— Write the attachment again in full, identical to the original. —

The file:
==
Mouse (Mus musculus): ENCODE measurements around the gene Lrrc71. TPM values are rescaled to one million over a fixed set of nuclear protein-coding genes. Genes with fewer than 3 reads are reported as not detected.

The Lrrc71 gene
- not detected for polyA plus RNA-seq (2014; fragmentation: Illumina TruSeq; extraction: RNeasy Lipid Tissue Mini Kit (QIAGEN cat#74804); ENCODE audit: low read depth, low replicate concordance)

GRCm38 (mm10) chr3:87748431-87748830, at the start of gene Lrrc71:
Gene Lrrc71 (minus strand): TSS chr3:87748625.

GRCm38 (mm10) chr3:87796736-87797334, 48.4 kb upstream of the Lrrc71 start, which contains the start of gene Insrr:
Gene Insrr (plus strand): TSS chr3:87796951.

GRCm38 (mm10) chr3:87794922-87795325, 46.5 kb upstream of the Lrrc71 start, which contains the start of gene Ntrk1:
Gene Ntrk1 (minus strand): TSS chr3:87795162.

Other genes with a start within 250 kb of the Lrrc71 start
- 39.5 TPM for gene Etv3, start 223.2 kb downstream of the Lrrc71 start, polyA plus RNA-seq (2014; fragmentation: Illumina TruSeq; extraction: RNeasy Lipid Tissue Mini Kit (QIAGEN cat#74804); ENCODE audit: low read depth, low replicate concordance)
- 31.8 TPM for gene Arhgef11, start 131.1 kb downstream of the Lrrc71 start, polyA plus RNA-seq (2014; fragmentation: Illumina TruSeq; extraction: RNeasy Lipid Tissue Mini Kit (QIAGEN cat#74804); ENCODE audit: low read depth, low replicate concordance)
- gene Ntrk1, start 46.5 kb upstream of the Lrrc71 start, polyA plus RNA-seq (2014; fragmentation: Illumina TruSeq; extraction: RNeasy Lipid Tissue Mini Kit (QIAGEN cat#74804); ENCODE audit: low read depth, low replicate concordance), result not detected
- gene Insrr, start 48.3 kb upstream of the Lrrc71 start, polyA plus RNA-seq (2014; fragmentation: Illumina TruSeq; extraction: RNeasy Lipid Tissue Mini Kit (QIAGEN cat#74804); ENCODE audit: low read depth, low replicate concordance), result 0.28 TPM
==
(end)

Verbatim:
Mouse (Mus musculus): ENCODE measurements around the gene Lrrc71. TPM values are rescaled to one million over a fixed set of nuclear protein-coding genes. Genes with fewer than 3 reads are reported as not detected.

The Lrrc71 gene
- not detected for polyA plus RNA-seq (2014; fragmentation: Illumina TruSeq; extraction: RNeasy Lipid Tissue Mini Kit (QIAGEN cat#74804); ENCODE audit: low read depth, low replicate concordance)

GRCm38 (mm10) chr3:87748431-87748830, at the start of gene Lrrc71:
Gene Lrrc71 (minus strand): TSS chr3:87748625.

GRCm38 (mm10) chr3:87796736-87797334, 48.4 kb upstream of the Lrrc71 start, which contains the start of gene Insrr:
Gene Insrr (plus strand): TSS chr3:87796951.

GRCm38 (mm10) chr3:87794922-87795325, 46.5 kb upstream of the Lrrc71 start, which contains the start of gene Ntrk1:
Gene Ntrk1 (minus strand): TSS chr3:87795162.

Other genes with a start within 250 kb of the Lrrc71 start
- 39.5 TPM for gene Etv3, start 223.2 kb downstream of the Lrrc71 start, polyA plus RNA-seq (2014; fragmentation: Illumina TruSeq; extraction: RNeasy Lipid Tissue Mini Kit (QIAGEN cat#74804); ENCODE audit: low read depth, low replicate concordance)
- 31.8 TPM for gene Arhgef11, start 131.1 kb downstream of the Lrrc71 start, polyA plus RNA-seq (2014; fragmentation: Illumina TruSeq; extraction: RNeasy Lipid Tissue Mini Kit (QIAGEN cat#74804); ENCODE audit: low read depth, low replicate concordance)
- gene Ntrk1, start 46.5 kb upstream of the Lrrc71 start, polyA plus RNA-seq (2014; fragmentation: Illumina TruSeq; extraction: RNeasy Lipid Tissue Mini Kit (QIAGEN cat#74804); ENCODE audit: low read depth, low replicate concordance), result not detected
- gene Insrr, start 48.3 kb upstream of the Lrrc71 start, polyA plus RNA-seq (2014; fragmentation: Illumina TruSeq; extraction: RNeasy Lipid Tissue Mini Kit (QIAGEN cat#74804); ENCODE audit: low read depth, low replicate concordance), result 0.28 TPM